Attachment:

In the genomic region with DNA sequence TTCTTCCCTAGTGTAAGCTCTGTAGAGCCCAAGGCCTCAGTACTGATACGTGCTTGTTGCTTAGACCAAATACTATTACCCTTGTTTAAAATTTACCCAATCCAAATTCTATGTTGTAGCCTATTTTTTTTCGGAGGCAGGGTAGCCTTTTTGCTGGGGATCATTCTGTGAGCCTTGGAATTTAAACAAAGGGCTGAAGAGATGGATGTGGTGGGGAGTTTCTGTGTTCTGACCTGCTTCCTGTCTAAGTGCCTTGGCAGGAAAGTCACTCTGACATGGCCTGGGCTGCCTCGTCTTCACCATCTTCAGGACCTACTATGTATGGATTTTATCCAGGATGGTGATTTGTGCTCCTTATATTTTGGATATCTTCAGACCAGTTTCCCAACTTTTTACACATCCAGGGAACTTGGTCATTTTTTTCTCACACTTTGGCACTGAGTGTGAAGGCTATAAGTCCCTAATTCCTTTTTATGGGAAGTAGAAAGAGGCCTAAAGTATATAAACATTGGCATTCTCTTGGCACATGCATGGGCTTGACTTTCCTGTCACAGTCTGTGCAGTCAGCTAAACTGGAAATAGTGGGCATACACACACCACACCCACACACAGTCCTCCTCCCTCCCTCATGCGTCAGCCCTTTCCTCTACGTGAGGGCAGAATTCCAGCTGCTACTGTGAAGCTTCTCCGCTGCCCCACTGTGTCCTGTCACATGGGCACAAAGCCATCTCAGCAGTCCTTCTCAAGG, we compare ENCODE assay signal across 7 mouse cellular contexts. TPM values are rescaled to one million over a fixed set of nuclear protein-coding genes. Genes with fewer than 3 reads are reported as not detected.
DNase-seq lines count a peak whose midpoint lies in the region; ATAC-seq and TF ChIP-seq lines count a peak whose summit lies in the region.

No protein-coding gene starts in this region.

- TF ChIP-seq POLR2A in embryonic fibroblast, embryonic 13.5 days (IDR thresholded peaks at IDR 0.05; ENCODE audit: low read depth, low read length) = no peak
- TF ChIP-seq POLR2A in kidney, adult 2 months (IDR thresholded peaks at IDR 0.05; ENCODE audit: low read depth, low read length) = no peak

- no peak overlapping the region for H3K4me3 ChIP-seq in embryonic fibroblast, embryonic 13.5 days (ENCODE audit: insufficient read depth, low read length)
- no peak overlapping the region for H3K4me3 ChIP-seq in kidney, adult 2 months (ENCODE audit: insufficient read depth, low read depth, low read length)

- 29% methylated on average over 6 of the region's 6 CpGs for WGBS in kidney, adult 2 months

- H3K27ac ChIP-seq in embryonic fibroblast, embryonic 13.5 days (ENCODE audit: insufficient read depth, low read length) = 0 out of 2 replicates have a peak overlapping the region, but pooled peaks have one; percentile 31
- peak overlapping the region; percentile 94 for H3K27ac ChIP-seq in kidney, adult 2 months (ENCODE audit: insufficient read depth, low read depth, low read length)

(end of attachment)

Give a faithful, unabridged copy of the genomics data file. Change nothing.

In the genomic region with DNA sequence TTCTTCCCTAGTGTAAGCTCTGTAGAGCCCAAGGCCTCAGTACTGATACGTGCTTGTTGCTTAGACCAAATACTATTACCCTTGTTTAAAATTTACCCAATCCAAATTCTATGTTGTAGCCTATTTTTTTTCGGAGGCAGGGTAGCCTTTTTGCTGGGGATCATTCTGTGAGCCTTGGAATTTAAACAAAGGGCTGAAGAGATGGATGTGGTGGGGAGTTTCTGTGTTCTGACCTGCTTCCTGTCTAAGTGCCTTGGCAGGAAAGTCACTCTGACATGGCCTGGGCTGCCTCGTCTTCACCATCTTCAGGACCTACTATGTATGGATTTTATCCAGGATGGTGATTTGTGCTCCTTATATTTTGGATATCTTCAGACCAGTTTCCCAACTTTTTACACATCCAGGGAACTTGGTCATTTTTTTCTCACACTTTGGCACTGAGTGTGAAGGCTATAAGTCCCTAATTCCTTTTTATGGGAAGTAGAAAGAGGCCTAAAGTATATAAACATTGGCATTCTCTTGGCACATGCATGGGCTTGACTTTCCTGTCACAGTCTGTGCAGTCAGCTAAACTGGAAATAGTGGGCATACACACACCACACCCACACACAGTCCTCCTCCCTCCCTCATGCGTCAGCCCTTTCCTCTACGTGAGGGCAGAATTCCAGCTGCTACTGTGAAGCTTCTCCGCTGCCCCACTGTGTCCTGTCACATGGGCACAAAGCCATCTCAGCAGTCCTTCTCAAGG, we compare ENCODE assay signal across 7 mouse cellular contexts. TPM values are rescaled to one million over a fixed set of nuclear protein-coding genes. Genes with fewer than 3 reads are reported as not detected.
DNase-seq lines count a peak whose midpoint lies in the region; ATAC-seq and TF ChIP-seq lines count a peak whose summit lies in the region.

No protein-coding gene starts in this region.

- TF ChIP-seq POLR2A in embryonic fibroblast, embryonic 13.5 days (IDR thresholded peaks at IDR 0.05; ENCODE audit: low read depth, low read length) = no peak
- TF ChIP-seq POLR2A in kidney, adult 2 months (IDR thresholded peaks at IDR 0.05; ENCODE audit: low read depth, low read length) = no peak

- no peak overlapping the region for H3K4me3 ChIP-seq in embryonic fibroblast, embryonic 13.5 days (ENCODE audit: insufficient read depth, low read length)
- no peak overlapping the region for H3K4me3 ChIP-seq in kidney, adult 2 months (ENCODE audit: insufficient read depth, low read depth, low read length)

- 29% methylated on average over 6 of the region's 6 CpGs for WGBS in kidney, adult 2 months

- H3K27ac ChIP-seq in embryonic fibroblast, embryonic 13.5 days (ENCODE audit: insufficient read depth, low read length) = 0 out of 2 replicates have a peak overlapping the region, but pooled peaks have one; percentile 31
- peak overlapping the region; percentile 94 for H3K27ac ChIP-seq in kidney, adult 2 months (ENCODE audit: insufficient read depth, low read depth, low read length)